Monday, 10 February 2014

Film Review: The Invisible Woman

I am freshly returned from the cinema after seeing a morning showing of the new film about Charles Dickens and his mistress Nelly Ternan, The Invisible Woman.


I've never had to do a film review before, how thrilling!  Well, to start with I loved this film, but it is not an easy story to watch.  I'll start with the positive stuff.

Kristin Scott Thomas as Mrs Ternan with Ralph Fiennes as Dickens,
and Felicity Jones as Nelly and Perdita Weeks as Maria, her sister
It is an extraordinarily beautiful film, but not in a showy 'gowns-and-carriages' sort of way, rather in the everyday detail of mid-Victorian Britain among the literary classes.  The world of actresses and writers is shown in detail, from the plush interior of the Dickens' home to the sparseness of the Ternan women and their 'digs' as they work around the country.  Fiennes and Tom Hollander (as Wilkie Collins) are perfect in their playful glamour, celebrities but so curious of the world and their place in it.  It seems understandable that they would still want to explore, to enjoy not a normal life, but a strange jumble of acting and mingling.  It is during one of these bouts of acting that Dickens meets Nelly.  As Dickens says 'She has something', and their relationship is born.  From an eighteen year old girl to a middle aged wife of a respectable Headmaster, Felicity Jones portrays a woman who chooses to live an 'invisible' life and has to suffer with the consequences.  Fiennes as Dickens is loveable, charismatic, childlike and callous.  He looks picture-perfect, physically as you would imagine, using the force of his personality to make you understand why people were so captivated.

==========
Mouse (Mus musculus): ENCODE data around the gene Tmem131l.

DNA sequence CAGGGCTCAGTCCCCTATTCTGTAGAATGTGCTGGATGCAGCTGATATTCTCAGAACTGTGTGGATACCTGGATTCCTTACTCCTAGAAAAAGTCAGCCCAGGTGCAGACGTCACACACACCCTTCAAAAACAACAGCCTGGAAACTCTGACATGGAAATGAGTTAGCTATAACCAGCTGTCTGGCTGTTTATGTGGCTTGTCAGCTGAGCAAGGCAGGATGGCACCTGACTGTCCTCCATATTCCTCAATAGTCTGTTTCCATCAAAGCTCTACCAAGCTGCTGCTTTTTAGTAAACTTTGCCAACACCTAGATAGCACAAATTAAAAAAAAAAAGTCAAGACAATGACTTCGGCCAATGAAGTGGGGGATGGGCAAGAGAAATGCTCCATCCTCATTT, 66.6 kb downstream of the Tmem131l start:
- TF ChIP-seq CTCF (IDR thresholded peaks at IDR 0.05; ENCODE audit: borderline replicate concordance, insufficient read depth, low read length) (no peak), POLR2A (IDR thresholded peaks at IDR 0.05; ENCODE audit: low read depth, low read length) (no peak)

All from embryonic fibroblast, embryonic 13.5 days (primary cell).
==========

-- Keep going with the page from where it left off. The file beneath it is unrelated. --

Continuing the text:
Michelle Fairley as Caroline Graves and Tom Hollander as Wilkie Collins
The supporting cast is superb, as you would imagine.  Tom Hollander is understated and subversive as Collins and Michelle Fairley is fascinating as his mistress.  They are a marvellously simple foil to the main couple, having no problem with their scandalous relationship.  The Ternan sisters and their mother are all actresses and this frames their rather dubious position in society.  For me, the most heartbreaking character has to be Mrs Dickens, portrayed by Joanna Scanlan, showing a discordant note to the romance.  Really, she broke my heart.


I could tell you how marvellous this film is, and it is, but there is more to it than just a fabulous costume drama.  For the likes of us, who like a nice bit of art, there are echoes of paintings within the films.  The most moving has to be the birthday party, which I felt referenced Frith's Many Happy Returns and provided, for me a very interesting theme to the film.  I felt that there was a stark contrast between the adult that people took Nelly to be and the child she actually was.  Children occur and reoccur in the film - the Dickens' children and grandchildren, the lost baby, the little lion.  Nelly is a child who is trapped in a woman's body.  Possibly that is true of all the women because how much control do they have?  They all are at the whim of Dickens who acts at powerlessness in a world where he is king.